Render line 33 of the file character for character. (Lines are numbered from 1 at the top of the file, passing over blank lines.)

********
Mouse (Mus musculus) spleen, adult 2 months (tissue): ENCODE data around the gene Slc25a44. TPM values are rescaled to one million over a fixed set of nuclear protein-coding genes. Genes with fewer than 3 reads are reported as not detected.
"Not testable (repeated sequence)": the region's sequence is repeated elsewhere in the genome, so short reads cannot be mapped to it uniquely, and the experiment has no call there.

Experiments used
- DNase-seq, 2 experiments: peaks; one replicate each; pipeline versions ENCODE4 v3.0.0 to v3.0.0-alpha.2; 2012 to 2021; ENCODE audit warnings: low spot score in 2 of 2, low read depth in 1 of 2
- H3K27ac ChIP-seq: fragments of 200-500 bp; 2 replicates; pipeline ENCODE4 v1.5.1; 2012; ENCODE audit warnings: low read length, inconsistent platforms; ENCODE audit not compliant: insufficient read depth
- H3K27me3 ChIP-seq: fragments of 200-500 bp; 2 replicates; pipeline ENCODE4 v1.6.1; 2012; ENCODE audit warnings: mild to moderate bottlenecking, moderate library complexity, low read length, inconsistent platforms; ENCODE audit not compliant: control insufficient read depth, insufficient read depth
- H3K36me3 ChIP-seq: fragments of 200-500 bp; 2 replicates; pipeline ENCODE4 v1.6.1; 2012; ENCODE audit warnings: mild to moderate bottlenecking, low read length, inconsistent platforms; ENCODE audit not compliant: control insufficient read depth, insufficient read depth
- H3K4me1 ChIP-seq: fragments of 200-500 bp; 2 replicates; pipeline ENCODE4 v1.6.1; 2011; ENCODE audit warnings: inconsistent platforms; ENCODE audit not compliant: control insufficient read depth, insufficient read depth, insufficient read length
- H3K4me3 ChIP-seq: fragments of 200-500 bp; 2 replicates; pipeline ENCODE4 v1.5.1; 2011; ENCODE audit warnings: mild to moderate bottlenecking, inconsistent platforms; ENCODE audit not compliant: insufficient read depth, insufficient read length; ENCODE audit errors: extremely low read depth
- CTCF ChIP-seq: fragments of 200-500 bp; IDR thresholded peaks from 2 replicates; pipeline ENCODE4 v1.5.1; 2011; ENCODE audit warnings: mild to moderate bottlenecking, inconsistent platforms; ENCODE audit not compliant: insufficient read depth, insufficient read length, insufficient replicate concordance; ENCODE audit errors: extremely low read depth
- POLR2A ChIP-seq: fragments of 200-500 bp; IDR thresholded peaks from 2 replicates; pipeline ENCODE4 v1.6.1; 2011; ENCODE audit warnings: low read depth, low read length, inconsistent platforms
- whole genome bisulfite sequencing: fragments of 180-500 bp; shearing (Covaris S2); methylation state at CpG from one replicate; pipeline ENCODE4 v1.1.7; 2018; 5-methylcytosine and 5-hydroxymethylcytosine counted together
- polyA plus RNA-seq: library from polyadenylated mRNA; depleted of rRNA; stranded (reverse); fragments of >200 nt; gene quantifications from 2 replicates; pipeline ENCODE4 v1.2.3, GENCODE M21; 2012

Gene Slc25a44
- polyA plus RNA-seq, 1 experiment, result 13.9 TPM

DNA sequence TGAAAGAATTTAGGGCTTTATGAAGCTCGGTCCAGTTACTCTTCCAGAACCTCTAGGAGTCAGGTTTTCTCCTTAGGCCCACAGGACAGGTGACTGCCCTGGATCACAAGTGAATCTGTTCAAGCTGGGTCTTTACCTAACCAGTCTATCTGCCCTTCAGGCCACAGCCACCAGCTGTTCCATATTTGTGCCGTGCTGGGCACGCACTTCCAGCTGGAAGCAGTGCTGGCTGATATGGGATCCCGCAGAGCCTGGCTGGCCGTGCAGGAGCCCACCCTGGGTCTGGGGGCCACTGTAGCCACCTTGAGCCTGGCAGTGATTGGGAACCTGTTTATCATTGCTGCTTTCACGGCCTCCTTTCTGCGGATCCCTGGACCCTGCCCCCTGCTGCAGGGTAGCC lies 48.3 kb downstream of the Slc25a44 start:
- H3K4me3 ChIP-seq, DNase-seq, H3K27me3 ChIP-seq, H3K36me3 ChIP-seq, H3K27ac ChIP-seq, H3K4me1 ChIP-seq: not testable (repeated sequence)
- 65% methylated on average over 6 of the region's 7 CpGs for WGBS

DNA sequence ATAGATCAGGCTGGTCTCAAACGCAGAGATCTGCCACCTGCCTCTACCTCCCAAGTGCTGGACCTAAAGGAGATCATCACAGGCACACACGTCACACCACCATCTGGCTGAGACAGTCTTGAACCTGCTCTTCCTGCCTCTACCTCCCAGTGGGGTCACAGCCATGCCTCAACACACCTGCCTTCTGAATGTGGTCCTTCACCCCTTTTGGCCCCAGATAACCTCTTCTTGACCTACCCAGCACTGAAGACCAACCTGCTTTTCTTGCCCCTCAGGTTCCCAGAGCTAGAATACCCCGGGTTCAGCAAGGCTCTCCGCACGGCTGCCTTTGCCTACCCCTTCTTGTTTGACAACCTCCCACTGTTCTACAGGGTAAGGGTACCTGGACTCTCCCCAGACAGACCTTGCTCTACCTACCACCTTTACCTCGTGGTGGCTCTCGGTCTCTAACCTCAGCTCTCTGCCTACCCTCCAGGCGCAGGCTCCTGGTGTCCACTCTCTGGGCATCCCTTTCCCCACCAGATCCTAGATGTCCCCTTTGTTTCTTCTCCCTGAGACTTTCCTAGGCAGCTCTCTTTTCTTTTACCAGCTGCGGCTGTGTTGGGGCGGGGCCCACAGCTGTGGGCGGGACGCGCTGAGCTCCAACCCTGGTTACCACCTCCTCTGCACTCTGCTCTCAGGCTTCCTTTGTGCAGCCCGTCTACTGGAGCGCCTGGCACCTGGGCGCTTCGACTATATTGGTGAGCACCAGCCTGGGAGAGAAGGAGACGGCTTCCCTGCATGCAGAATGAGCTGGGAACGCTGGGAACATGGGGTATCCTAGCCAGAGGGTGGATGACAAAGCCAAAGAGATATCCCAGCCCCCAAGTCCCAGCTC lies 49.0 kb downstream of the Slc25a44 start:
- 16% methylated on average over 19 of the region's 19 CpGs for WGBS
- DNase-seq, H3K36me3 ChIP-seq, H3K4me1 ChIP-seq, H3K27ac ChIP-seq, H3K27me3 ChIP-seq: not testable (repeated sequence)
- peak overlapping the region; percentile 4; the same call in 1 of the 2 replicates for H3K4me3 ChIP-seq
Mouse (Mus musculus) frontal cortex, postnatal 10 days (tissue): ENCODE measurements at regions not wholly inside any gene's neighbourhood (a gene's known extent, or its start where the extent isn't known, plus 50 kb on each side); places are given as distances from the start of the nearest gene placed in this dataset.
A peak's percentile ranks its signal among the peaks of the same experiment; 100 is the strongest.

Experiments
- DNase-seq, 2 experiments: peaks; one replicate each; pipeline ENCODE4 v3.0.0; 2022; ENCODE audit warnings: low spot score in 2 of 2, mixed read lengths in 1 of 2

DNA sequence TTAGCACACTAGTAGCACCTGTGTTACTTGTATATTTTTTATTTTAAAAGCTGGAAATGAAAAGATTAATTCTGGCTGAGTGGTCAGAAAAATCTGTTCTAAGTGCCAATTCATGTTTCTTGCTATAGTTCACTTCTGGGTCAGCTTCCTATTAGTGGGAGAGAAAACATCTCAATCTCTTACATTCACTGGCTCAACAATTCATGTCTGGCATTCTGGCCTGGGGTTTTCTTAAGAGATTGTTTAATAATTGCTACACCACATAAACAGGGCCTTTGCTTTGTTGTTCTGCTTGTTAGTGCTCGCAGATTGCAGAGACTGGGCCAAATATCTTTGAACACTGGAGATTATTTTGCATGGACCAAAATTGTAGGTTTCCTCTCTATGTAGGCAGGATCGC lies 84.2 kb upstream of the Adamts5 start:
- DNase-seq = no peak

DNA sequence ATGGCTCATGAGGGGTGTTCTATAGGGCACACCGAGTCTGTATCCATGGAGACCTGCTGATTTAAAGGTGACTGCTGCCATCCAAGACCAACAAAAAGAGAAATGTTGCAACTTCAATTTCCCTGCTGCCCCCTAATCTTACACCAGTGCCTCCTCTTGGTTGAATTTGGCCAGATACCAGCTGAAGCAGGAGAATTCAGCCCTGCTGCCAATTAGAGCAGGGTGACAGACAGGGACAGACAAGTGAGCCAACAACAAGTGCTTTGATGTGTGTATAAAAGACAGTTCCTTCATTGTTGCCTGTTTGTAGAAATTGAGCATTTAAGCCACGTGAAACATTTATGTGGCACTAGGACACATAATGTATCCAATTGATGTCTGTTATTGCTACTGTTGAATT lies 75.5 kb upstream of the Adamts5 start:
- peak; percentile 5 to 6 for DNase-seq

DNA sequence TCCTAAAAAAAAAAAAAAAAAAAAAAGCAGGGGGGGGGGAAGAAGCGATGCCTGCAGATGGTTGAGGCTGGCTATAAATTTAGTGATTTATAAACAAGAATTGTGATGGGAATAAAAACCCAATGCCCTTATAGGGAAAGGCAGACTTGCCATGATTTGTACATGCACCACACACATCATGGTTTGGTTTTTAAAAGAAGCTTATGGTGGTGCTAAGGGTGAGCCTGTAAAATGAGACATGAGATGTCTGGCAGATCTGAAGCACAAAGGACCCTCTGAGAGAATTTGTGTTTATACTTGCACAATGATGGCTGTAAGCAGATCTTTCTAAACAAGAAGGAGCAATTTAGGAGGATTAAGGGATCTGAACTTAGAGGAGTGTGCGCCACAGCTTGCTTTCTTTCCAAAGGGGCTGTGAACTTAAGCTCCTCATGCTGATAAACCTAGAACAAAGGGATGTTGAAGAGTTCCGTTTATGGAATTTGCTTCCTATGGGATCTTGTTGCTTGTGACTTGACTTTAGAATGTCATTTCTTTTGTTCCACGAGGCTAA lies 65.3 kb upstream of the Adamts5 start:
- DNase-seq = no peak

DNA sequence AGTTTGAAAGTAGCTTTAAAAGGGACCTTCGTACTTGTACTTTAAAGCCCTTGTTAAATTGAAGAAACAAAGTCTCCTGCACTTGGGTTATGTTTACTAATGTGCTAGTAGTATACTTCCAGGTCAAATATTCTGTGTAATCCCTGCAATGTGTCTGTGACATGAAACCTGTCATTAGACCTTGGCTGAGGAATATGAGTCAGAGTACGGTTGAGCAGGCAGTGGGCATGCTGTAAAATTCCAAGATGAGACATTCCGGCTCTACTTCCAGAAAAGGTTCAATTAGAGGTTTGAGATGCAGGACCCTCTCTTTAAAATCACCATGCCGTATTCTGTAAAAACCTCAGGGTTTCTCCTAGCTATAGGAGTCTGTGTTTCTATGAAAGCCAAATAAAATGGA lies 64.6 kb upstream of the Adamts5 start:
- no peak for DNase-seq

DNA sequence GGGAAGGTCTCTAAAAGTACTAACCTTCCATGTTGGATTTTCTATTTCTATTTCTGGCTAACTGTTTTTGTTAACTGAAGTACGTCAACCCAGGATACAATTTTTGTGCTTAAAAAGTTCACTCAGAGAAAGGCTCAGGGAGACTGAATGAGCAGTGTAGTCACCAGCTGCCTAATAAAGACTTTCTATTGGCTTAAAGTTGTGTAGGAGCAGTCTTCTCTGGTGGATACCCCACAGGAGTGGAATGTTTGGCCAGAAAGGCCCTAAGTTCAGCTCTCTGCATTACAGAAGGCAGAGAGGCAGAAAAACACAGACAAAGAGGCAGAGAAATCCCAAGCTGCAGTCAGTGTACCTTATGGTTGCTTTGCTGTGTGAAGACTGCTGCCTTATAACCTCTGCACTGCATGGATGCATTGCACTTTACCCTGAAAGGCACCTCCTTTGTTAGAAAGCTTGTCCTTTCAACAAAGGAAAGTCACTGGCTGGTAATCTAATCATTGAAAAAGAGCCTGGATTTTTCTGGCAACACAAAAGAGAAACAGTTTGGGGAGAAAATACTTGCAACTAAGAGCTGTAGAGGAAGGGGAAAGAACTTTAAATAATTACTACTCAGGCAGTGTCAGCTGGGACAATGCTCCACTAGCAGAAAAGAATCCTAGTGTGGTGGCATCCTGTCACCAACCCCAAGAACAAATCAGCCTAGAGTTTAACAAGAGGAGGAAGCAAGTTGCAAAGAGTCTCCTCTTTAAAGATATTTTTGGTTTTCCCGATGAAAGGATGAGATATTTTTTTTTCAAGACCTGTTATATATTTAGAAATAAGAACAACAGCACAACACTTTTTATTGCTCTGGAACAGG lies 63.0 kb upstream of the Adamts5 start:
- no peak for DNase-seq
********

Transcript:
DNA sequence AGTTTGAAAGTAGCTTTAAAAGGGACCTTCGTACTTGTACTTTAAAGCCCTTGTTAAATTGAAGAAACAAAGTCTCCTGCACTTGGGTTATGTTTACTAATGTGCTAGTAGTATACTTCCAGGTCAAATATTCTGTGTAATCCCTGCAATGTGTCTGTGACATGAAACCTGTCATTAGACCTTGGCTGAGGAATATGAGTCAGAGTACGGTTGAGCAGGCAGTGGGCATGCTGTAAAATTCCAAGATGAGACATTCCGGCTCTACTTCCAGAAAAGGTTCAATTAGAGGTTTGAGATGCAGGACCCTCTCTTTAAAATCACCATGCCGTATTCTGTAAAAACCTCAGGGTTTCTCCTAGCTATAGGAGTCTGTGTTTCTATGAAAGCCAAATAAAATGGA lies 64.6 kb upstream of the Adamts5 start: